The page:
How to Make Sure You Receive Your Coronavirus Stimulus Check Quickly


Days after it was approved by the Senate, the United States House of Representatives passed a coronavirus aid package this Friday, which will provide some much-needed relief for Americans affected by the COVID-19 pandemic.

How much money will people get from the coronavirus relief bill?

Though not all Americans will be eligible, those that will be can look forward to a one-time payment coming their way courtesy of the U.S. government. Eligible individuals making less than $75,000 a year will receive $1,200, those who earn between $75,000 and $99,000 will see a gradually reduced payment, while those who make more than $99,000 will get nothing.

Eligible couples will receive $2,400, though if their combined income is more than $198,000 a year, they will not receive the $2,400. All eligible families will receive an additional $500 for each child under 17, even if they make more than the cut-off amount.

Who is elegible to receive a payment from the coronavirus stimulus bill?

People without valid Social Security numbers and most mixed-status families (families in which not everybody has a Social Security number) will not be eligible for the aid. Adults who were filed as dependents on another person’s taxes the previous year, like college students who still depend on their parents for financial support, will also not be eligible to receive the payment.

Treasury Secretary Steven Mnuchin stated earlier this week that people can expect to receive those payments within the next three weeks, though NBC reports that experts say that it could take months for the government to fully send out payments due to “obsolete technology” and budget cuts.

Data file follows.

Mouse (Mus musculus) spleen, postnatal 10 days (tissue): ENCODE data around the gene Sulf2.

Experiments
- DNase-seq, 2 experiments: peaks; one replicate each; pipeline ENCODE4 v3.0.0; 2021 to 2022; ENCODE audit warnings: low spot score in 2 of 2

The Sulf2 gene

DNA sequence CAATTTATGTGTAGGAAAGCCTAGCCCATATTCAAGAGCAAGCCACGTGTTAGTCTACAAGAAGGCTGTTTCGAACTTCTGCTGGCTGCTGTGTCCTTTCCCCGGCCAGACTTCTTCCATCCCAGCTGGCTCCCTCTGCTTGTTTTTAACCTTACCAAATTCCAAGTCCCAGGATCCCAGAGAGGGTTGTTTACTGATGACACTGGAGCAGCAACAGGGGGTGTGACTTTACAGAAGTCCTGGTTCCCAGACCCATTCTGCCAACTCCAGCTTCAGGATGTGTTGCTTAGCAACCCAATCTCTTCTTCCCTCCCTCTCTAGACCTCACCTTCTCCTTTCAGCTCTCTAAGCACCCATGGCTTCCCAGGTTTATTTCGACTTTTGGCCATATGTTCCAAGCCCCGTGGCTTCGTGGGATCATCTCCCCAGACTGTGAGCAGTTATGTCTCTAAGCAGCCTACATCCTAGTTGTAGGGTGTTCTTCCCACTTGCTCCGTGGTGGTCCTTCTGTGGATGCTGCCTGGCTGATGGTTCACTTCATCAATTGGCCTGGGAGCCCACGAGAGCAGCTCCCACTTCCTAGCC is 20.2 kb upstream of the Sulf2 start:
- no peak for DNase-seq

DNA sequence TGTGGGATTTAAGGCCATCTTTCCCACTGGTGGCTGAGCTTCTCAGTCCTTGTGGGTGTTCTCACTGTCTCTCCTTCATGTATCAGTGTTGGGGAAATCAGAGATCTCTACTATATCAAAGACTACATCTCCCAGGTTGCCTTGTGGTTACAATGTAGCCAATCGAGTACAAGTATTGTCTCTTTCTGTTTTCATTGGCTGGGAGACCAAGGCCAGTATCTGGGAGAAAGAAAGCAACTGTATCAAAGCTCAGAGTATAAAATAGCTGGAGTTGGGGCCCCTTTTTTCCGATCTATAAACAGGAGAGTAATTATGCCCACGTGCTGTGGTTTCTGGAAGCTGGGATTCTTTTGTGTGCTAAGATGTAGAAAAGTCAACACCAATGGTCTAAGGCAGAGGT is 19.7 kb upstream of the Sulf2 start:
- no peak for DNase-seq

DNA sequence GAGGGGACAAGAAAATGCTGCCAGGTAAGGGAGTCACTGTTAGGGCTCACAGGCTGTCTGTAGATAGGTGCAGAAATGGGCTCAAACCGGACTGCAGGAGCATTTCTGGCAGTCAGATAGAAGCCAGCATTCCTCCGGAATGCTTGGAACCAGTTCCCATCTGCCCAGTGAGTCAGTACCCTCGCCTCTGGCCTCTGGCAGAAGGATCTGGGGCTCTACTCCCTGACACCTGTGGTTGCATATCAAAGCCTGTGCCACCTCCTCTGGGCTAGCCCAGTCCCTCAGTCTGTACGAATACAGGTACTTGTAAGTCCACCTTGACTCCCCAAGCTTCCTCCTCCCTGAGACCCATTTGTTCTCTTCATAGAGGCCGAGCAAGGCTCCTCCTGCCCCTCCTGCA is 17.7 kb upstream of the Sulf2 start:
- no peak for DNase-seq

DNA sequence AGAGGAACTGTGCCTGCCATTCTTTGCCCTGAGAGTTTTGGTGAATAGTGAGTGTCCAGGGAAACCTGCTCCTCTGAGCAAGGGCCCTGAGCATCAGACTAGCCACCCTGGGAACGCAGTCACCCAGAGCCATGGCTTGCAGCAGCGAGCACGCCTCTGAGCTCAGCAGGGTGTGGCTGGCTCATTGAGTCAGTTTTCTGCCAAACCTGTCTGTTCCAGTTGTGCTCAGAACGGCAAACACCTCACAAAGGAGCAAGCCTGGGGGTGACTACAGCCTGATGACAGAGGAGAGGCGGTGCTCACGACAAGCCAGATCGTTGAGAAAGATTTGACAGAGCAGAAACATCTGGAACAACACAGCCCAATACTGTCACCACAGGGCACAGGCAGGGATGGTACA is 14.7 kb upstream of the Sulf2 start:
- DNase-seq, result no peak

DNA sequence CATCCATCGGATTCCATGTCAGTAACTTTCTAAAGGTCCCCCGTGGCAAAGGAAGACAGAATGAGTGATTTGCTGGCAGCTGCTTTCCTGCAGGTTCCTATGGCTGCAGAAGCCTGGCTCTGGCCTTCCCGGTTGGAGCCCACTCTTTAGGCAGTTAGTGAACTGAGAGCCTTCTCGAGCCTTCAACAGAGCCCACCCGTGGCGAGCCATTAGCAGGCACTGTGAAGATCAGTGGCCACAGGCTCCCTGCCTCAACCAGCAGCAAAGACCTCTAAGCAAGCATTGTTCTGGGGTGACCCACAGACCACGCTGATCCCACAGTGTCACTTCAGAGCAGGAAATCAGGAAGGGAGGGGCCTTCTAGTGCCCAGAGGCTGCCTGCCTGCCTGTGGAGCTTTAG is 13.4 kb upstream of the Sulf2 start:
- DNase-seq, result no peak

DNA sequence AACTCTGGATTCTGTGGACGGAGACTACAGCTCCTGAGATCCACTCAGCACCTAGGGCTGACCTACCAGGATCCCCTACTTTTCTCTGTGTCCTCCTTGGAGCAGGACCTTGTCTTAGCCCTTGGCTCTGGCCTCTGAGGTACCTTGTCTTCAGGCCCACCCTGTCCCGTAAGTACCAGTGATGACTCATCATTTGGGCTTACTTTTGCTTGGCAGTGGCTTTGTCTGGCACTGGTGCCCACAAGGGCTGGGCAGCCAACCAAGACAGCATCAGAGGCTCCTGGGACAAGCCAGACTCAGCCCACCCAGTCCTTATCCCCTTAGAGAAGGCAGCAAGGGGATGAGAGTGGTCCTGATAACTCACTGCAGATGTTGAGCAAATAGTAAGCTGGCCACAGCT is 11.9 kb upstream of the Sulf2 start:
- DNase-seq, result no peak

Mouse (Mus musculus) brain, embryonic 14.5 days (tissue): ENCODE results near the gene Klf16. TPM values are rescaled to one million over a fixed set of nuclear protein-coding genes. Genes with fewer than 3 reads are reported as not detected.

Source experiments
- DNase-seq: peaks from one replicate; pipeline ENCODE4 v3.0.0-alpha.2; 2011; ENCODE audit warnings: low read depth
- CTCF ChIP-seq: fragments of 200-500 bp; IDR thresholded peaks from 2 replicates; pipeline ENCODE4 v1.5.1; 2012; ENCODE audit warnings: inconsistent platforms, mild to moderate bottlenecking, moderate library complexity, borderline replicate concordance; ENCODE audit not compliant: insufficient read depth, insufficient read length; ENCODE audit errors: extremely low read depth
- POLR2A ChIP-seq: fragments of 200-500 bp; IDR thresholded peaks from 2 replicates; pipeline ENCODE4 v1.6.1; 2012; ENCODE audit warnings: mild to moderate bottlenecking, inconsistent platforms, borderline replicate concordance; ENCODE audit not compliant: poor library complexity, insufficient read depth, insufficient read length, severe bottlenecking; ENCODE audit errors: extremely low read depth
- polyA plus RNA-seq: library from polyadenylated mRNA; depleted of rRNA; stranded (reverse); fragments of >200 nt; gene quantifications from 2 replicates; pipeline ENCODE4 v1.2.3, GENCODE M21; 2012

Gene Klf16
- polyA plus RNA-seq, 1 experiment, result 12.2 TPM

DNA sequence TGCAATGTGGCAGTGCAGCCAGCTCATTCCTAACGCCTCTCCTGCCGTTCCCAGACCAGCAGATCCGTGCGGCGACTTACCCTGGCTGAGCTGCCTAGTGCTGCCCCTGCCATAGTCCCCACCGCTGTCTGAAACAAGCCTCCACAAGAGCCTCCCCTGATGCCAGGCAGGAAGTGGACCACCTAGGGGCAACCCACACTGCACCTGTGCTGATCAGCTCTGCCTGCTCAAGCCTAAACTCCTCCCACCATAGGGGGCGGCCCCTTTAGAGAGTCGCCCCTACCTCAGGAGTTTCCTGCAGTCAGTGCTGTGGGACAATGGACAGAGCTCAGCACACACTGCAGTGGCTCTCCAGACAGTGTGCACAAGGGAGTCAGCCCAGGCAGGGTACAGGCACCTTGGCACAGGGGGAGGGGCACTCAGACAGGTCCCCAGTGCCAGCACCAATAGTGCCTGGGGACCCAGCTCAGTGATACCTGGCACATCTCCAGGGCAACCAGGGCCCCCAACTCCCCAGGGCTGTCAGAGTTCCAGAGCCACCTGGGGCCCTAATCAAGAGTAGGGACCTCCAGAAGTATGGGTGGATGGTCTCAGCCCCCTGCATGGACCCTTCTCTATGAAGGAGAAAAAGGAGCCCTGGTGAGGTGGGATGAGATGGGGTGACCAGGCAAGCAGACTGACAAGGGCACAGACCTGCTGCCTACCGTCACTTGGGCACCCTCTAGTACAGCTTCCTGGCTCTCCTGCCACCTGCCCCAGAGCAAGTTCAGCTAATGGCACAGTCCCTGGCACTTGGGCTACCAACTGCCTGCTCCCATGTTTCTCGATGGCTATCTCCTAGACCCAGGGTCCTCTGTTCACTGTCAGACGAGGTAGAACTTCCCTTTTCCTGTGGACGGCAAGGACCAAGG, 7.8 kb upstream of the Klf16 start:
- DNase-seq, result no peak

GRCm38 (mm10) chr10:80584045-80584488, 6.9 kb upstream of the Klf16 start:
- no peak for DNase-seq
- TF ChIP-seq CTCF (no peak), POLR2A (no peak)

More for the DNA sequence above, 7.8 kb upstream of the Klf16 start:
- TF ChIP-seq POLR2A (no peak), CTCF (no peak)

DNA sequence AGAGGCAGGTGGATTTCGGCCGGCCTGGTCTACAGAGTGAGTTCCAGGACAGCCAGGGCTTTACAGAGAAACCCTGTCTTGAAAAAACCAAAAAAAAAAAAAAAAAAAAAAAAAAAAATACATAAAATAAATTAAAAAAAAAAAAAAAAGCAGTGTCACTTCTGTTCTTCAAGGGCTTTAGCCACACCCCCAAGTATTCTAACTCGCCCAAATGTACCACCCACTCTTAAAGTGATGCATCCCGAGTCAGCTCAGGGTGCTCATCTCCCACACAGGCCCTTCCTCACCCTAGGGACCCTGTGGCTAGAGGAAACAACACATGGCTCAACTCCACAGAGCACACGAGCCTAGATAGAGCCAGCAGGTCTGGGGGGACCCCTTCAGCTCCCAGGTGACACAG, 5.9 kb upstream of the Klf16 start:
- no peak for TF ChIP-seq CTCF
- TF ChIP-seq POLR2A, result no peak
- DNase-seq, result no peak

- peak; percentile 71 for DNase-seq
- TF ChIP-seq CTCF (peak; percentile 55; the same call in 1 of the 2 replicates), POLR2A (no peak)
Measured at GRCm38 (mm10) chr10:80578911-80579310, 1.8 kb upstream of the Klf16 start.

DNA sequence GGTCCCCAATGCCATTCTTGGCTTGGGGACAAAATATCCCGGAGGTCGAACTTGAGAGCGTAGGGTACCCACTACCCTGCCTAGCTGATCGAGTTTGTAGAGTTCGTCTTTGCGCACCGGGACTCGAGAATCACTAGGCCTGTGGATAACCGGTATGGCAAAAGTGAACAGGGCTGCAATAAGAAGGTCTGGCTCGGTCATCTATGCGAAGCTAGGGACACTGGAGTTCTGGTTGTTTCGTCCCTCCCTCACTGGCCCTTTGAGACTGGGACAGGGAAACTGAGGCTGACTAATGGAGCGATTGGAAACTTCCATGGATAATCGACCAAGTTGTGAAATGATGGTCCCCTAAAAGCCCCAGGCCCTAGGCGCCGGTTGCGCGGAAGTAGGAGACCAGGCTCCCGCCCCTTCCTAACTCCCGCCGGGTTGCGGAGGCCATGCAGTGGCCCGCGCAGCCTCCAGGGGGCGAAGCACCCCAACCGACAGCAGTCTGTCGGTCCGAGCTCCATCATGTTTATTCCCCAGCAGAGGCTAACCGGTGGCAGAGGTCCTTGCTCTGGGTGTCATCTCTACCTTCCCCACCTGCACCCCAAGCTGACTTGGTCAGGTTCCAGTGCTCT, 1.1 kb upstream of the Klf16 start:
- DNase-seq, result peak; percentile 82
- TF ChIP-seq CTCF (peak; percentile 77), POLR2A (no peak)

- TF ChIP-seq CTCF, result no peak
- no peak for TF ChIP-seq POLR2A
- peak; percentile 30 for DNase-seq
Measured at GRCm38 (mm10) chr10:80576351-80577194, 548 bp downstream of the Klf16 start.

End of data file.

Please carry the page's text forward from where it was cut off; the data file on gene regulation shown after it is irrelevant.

How will I receive my coronavirus stimulus bill payment?

Distributions will come through the IRS.

The agency will determine how much money individuals or families will receive, and where they will receive their payments, based on their 2019 taxpayer forms.

If they have not yet filed their 2019 taxes, then the IRS will use the information they have on file from 2018.

To ensure that the government agency is able to disburse your payment quickly, you’ll need to do several things.

1. Make sure your 2018 or 2019 taxes are filed. If you haven’t filed your taxes for either 2018 or 2019, you’ll need to do that first. Filing federal taxes is free through, though there are different processes for people who make less than and more than $69,000 a year.

2. Make sure your bank info is up-to-date if you've received your taxes by direct deposit in the past. The IRS will disburse checks electronically to people who have their banking information on file with the agency, so if you’ve gotten a federal tax refund via direct deposit in the past, as long as you still have access to that bank account, you’re set.

3. Make sure your address is up-to-date if you're expecting a paper check. If you’re planning on receiving the payment by mail, the IRS will send a paper check to the address you used the last time you filed taxes. If you have since moved, you’ll need to submit a change of address form. Note: it usually takes four to six weeks for a change of address to be processed.

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